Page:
About this Research Topic
Anaerobic ammonium oxidation (Anammox) as an important process of nitrogen cycling widely occurs in the marine ecosystem, terrestrial ecosystem and freshwater ecosystem. Anammox bacteria belong to the phylum of Planctomycetes. So far, more than 20 anammox species have been found, which belong to six genera, kuenenia, brocadia, jettenia, scalindua, anammoxoglobus and anammoxmicrobium. Anammox bacteria cannot be separated by traditional biological separation methods. The researchers used Percoll gradient centrifugation and gel carrier wrap to purify bacteria. Until now, scientists still cannot get pure anammox bacteria. Anammox has been recognized as an efficient, energy-saving and environment-friendly biological nitrogen removal technology due to its ability to transform ammonium and nitrite into nitrogen without carbon. Furthermore, its nitrogen removal performance is 15-20 times higher than that of traditional nitrification and denitrification.
The research on Anammox started in the 1990s. Although over 30 years have passed, there are still many challenges. For example, we do not learn enough about anammox microbial evolution, cell biology, and new anammox genus; Although anammox has been used in wastewater treatment engineering, the wide range of engineering applications of anammox related processes, especially at low ammonia and low temperature, is still limited. Moreover, the understanding of contribution and function for natural anammox and their habitat diversity is still obscure.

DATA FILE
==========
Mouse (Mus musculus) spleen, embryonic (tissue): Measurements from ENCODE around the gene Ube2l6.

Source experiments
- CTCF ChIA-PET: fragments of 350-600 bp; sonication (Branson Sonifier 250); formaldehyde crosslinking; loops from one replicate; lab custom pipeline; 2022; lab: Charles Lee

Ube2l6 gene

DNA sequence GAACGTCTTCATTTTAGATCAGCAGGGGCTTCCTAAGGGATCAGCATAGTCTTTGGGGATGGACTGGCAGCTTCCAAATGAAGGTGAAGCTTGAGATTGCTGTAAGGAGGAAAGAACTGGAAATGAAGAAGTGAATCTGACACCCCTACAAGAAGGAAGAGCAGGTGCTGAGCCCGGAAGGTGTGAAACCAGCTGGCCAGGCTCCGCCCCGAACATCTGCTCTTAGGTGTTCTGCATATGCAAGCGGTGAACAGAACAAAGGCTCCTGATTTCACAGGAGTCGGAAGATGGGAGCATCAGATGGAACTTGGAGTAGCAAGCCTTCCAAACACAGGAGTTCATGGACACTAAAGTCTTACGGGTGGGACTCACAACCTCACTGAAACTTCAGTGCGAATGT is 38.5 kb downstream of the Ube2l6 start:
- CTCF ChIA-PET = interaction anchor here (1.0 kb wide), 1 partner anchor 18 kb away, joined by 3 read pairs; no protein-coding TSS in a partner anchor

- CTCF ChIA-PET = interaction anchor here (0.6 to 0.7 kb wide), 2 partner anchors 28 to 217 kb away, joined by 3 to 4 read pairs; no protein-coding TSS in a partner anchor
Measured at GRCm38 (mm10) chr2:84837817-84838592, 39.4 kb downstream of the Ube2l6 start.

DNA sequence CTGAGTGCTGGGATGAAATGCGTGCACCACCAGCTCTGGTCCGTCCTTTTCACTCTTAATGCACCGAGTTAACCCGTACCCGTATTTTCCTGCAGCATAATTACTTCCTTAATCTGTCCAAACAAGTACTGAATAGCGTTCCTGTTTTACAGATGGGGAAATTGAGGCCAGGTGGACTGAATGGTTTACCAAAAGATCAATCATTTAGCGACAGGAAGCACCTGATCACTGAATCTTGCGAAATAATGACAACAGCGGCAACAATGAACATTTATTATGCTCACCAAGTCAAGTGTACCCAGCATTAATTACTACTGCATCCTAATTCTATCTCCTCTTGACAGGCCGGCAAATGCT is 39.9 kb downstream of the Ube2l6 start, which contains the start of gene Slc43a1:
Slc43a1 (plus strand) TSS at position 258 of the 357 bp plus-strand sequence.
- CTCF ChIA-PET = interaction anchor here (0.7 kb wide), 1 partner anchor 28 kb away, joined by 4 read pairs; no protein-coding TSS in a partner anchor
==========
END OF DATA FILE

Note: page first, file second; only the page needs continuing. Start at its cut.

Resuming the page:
Therefore, this Research Topic will make great efforts to further improve the understanding of the physiological and biochemical functions of anammox bacteria and the theory of the nitrogen cycle process, providing the theoretical basis and practical experience for the regulation of the anammox process in artificial and natural ecosystems. The anammox process would be comprehensively understood from genomics, proteomics, metabonomics, environmental and ecological microbiology, which provides a theoretical basis for improving its advantage in competition, the stress resistance and process stability, expanding the practical application of process, and providing new ideas for the wastewater treatment. It would promote the research of anammox nitrogen removal in natural and artificial ecosystems.
We welcome submissions of Original Research, Review and Mini Review articles around but not limited to the following themes:
1. The unique cell structure, physiological and biochemical characteristics of anammox cells, such as central catabolic pathway, electron transfer system of nitrogen conversion, biochemical mechanism, enzymatic system analysis, and functional genome differentiation, etc.
2. The methods, technologies and principles to solve the problems of partial nitrification and anammox under low-ammonium or low-temperature conditions, such as the optimization of functional flora, the construction of microecological functional carriers and the utilization of clean energy, etc.
3. The cooperation and competition of anammox and other functional microorganisms, and the coupling of anammox and other nitrogen and phosphorus removal technologies, including the change of microbial population, metabolite model and the interaction among bacteria under the condition of inhibition, and the control strategy to maintain the long-term stable and efficient operation of the process.
4. The construction, distribution, activity and its contribution to nitrogen removal of anammox bacteria in different ecosystems and geographical scales, and the prediction of the succession and activity changes of anammox community, as well as its response to environmental changes in the large ecosystems.
Keywords: anammox, bacterial traits, metabolism and electron transport, community composition, nitrogen removal performance, ecosystem function
Important Note: All contributions to this Research Topic must be within the scope of the section and journal to which they are submitted, as defined in their mission statements. Frontiers reserves the right to guide an out-of-scope manuscript to a more suitable section or journal at any stage of peer review.